ORLANDO, Fla. (Reuters) – Boeing Co is building the largest rocket in NASA’s history but the aerospace giant’s “poor performance” has resulted in an $8.9 billion price tag that is double the initial budget and could further delay the launch, the U.S. space agency’s watchdog office said on Wednesday.
FILE PHOTO: An aide assembles a model of NASA’s Space Launch System rocket as the stage is set for U.S. President Donald Trump to deliver remarks at a meeting of the National Space Council at the White House in Washington, U.S. June 18, 2018. REUTERS/Jonathan Ernst/File Photo
The first test launch of the Space Launch System rocket, which is supposed to send humans to the moon and ultimately allow deep space exploration, was most recently slated for mid-2020 with a crew launch to follow in 2022. The launches have been delayed at least three times.
NASA’s Inspector General said in an audit that “management, technical and infrastructure issues driven by Boeing’s poor performance” had led to delays and cost overruns, raising questions about the future launch timetable. Delivery of the program’s first core stage has already slipped two-and-a-half years to December 2019, the report said.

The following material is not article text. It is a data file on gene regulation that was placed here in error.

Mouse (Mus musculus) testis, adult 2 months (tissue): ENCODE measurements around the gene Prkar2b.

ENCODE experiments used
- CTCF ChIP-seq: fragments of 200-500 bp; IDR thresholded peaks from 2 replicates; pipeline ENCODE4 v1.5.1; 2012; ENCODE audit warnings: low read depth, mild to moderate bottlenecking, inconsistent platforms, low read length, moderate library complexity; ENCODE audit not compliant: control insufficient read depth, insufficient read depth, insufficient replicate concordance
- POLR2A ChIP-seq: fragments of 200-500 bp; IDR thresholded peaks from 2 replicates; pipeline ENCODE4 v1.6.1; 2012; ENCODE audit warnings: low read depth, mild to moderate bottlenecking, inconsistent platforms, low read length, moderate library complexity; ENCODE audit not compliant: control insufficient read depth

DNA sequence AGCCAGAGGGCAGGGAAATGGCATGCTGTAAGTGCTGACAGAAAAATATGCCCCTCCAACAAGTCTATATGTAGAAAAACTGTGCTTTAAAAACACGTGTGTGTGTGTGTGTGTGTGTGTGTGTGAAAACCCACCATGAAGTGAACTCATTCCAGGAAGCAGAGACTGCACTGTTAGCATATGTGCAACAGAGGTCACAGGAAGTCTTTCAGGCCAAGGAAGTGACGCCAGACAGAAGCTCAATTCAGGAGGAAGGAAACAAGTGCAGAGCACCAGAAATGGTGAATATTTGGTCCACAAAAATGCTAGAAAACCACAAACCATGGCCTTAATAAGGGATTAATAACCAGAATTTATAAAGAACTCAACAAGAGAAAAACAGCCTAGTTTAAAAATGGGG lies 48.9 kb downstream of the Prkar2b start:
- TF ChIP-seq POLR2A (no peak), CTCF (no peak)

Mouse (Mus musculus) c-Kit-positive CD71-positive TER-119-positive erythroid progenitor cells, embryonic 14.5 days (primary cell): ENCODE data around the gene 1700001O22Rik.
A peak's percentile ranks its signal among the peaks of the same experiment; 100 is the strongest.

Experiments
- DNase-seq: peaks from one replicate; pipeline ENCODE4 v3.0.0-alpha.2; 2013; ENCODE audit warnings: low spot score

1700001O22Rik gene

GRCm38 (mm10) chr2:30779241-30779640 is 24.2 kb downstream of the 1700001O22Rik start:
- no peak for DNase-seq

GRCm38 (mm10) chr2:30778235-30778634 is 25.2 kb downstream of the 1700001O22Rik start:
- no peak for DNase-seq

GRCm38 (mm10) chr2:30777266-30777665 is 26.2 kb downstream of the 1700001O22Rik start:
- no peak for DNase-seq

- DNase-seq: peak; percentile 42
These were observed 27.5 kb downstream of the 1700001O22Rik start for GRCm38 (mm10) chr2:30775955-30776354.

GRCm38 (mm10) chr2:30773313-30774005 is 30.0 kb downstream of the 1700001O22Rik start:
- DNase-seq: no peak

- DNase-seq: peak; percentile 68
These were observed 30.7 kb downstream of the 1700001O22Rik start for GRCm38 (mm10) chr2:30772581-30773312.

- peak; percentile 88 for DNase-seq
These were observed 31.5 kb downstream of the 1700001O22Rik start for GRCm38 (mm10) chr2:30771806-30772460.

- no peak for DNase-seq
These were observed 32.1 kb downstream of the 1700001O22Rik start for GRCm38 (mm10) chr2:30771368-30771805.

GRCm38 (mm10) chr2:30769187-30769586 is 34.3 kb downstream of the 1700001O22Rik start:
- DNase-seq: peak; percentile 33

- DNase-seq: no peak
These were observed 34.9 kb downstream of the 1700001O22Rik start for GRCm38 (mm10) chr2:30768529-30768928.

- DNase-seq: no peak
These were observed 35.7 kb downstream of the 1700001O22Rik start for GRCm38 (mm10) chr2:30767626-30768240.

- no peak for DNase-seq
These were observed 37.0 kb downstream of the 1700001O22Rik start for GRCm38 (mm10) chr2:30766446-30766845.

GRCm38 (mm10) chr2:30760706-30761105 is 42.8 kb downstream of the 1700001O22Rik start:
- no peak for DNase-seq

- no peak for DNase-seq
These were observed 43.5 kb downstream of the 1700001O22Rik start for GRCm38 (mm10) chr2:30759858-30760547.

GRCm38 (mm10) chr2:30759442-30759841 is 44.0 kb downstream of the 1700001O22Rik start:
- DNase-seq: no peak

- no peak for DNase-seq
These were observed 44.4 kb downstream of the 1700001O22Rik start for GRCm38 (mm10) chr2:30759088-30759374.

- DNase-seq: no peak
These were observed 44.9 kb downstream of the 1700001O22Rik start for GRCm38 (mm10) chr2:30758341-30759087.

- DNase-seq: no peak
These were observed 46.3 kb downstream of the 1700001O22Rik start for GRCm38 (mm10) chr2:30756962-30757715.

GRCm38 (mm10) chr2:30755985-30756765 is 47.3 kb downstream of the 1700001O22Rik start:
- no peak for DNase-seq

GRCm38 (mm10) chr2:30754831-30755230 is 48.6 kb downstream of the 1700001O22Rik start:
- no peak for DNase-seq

NASA spokeswoman Kathryn Hambleton said the agency was restructuring its contract with Boeing, but still planning for the same timetable.
“The agency continues to plan for the launch of Exploration Mission-1 in 2020, but there are still technical and schedule risks,” she said in an email.
Boeing spokeswoman Patricia Soloveichik said in an email that the audit did not accurately describe the current state of the program and the company had already implemented some of the watchdog’s recommendations. She also blamed “internal NASA issues.”
Boeing, which was selected as the main contractor for the NASA program in 2012, has faced delays with other federal contracts.
The company has missed several deadlines for delivering its KC-46 aerial refueling tanker to the U.S. Air Force. It has amassed roughly $3 billion in costs on the program, a derivative of its 767 commercial aircraft, and is more than two years behind schedule.
In the case of the NASA program, Boeing will exhaust the contract’s entire $6.2 billion budget three years before it is scheduled to end and ultimately spend $8.9 billion through 2021 without delivering the rocket’s core stage or its upper stage, the report said. The audit blamed insufficient staffing and improper assembly of factory tools for the delays.
The larger figure is double the contract’s initial budget.
Reporting by Joey Roulette in Orlando, Florida, Editing by Ben Klayman and Rosalba O’Brien